John Henry won 39 of 83 starts during his illustrious career. I wondered just how many times he had been victorious when the race had come down to a photo finish.


According to my research, John Henry was involved in 14 photo finishes in which he won or lost by a nose, head or neck. Remarkably, he won 11 of those 14 races, the first of those coming in his career debut in which he eked out a nose victory in a four-furlong maiden special weight race at Jefferson Downs in Louisiana on May 20, 1977. One of those 11 wins also came via the disqualification of Perrault in the Santa Anita Handicap.


Below is John Henry’s record in photo finishes:


Finish (Track) Date Race (odds) Winner if not John Henry


1 by nose (JnD) 05-20-77 maiden special weight race (8-5)

1 by head (EvD) 09-05-77 Lafayette Futurity (5-1)

1 by neck (Bel) 06-25-78 allowance race (3-1)

2 by head (Bel) 07-29-78 G2 Lexington Hcp (5-1) Mac Diarmida

1 by head (SA) 01-01-80 G3 San Gabriel Hcp (8-5 favorite)

1 by neck (Hol) 05-26-80 G1 Hollywood Invitational Hcp (9-10 favorite)

2 by neck (Bel) 06-14-80 G2 Bowling Green Hcp (9-5 favorite) Sten

1 by neck (Bel) 09-07-80 G3 Brighton Beach Hcp (2-5 favorite)

1 by nose (AP) 08-30-81 Arlington Million (11-10 favorite)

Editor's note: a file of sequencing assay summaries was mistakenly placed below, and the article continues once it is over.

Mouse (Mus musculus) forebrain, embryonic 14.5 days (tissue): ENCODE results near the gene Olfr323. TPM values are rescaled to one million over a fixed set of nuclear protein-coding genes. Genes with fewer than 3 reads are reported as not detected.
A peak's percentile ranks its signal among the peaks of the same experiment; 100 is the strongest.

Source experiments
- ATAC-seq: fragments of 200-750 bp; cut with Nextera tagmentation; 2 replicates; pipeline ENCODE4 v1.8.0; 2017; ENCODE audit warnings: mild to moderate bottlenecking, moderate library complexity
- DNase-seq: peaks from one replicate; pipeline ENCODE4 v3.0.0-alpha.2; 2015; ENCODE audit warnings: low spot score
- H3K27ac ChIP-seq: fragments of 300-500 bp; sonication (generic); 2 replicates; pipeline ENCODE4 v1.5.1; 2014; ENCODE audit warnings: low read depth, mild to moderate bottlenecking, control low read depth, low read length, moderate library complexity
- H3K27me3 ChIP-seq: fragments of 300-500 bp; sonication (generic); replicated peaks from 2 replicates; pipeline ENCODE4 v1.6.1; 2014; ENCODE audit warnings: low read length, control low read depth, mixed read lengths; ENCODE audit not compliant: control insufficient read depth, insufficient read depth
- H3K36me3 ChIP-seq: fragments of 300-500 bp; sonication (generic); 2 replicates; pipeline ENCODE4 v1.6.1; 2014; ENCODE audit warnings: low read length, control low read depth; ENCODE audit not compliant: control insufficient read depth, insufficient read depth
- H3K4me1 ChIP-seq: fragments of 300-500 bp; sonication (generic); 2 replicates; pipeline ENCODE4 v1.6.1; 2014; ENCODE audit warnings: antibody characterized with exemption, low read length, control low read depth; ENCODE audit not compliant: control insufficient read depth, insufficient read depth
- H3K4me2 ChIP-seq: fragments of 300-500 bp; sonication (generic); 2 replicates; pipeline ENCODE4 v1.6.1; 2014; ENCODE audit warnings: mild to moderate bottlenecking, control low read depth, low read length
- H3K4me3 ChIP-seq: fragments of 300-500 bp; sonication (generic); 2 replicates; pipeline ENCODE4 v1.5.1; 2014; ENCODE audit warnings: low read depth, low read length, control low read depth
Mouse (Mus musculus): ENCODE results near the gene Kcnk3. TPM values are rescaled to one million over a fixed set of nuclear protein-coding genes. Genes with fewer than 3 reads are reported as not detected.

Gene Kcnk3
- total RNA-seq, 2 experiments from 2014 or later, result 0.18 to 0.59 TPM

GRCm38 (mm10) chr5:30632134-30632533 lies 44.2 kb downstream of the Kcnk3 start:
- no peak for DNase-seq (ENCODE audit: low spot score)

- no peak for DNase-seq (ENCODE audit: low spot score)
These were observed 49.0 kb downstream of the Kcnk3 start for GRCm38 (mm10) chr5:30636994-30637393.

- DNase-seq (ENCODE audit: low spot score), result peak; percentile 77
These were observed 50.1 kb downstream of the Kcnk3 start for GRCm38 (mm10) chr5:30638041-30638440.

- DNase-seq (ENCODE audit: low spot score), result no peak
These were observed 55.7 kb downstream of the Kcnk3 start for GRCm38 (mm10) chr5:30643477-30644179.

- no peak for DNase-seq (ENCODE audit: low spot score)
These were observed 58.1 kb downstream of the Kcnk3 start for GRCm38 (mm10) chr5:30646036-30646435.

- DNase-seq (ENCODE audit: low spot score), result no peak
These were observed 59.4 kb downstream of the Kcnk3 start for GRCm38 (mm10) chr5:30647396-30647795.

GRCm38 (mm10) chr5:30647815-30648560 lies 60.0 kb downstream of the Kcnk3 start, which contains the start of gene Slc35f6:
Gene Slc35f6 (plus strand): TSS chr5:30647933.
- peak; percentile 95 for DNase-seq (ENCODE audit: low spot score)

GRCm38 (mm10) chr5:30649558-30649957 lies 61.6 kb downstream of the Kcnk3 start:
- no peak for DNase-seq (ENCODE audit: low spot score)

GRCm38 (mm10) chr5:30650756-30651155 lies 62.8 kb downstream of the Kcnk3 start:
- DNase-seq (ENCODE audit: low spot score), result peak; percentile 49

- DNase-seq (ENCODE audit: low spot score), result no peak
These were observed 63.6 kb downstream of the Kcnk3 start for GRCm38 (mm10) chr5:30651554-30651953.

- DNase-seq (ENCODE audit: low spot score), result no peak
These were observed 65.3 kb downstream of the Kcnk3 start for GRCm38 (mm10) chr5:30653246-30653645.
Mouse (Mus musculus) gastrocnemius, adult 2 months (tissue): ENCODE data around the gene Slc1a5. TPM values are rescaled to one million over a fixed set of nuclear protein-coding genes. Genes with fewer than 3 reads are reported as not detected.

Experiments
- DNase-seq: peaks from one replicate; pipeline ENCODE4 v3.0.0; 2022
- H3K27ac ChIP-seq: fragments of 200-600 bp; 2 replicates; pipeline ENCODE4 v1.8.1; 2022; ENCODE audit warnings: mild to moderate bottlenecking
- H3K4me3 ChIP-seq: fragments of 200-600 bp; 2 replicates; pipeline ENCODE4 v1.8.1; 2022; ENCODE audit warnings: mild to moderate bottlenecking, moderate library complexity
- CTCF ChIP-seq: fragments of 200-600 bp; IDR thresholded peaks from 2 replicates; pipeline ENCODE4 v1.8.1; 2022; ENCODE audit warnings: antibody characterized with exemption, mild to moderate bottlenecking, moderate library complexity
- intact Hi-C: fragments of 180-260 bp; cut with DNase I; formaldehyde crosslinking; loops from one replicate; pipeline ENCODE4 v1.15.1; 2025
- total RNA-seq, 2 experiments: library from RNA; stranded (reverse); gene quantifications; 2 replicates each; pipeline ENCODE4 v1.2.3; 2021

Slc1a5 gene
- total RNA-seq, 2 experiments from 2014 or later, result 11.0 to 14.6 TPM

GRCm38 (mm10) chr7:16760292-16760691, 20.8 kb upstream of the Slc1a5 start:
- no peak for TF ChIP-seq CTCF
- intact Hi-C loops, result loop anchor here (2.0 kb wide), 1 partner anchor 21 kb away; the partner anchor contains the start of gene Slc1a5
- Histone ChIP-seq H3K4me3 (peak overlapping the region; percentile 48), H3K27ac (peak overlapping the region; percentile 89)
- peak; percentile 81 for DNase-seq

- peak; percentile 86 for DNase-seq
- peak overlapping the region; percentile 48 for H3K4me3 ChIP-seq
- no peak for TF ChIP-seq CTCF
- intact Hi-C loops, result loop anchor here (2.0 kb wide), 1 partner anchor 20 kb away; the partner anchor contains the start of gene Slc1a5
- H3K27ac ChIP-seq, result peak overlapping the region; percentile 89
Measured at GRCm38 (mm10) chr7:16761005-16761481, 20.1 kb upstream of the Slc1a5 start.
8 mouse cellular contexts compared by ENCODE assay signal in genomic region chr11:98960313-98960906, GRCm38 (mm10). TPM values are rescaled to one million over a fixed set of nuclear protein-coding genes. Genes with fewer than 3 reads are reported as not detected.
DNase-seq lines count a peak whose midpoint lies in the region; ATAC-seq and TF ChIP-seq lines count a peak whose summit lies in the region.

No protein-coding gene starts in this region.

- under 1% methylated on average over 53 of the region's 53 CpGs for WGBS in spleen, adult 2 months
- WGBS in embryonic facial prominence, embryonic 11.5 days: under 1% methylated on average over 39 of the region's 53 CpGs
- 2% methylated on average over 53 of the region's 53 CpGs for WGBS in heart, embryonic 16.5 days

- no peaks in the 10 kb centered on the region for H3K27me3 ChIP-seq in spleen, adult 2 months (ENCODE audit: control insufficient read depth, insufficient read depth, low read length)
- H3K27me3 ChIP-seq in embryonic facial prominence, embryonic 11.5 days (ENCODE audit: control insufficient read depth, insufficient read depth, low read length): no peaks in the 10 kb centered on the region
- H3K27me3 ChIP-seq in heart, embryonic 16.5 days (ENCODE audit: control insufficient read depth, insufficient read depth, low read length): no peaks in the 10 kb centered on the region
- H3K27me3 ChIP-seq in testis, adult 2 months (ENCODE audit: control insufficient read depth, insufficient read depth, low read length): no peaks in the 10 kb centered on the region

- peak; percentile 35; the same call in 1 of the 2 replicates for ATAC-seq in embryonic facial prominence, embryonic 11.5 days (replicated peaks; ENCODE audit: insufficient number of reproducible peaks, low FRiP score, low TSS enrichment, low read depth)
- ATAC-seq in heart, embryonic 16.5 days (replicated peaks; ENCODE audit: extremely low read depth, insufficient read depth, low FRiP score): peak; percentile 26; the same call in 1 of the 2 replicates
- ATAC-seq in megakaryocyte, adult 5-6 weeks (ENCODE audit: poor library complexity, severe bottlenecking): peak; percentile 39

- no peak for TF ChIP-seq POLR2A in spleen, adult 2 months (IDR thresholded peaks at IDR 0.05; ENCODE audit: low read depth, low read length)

1 by head (Bel) 10-10-81 G1 Jockey Club Gold Cup (3-1 favorite)

1 by neck (SA) 11-08-81 G1 Oak Tree Invitational (2-5 favorite)

2 by nose (SA) 03-07-82 G1 Santa Anita Handicap (13-10 favorite)*

2 by neck (AP) 08-28-83G1 Arlington Million (7-5 favorite) Tolomeo

1 by neck (Bel) 09-22-84 G1 Turf Classic (1-1 favorite)


*John Henry finished second but was placed first through the disqualification of Perrault


The only three horses to get the better of John Henry in the above table were Tolomeo, Sten and Mac Diarmida. It should be noted that one of those three horses, Mac Diarmida, was voted a 1978 Eclipse Award as champion turf horse.


John Henry was voted a total of seven Eclipse Awards, one shy of Forego’s record.




When I was contemplating who to pick on top in last Sunday’s Grade III Longacres Mile at Emerald Downs, I ultimately opted for Five Star General. I was looking for someone capable of coming from off the pace in a race seemingly loaded with front-running types.


I also elected to take a stand against Anyportinastorm, who was being asked to carry top weight of 123 pounds.


Well, I was right to go with a horse who could come from off the pace. And I was right to try and beat Anyportinastorm. I just pick the wrong darn horse.


The right horse was Background. Sixth early in the field of 11 and ridden impeccably by Rocco Bowen, Background came on relentlessly in the stretch and just got up to prevail as the 2-1 favorite. Windribbon, off at odds of 12-1 and a pace factor from the beginning, shook clear in upper stretch to sport a 2 1/2-length advantage at the eighth pole. It looked like Windribbon might well be on his way to an upset, but then he got nailed in the last jump by Background.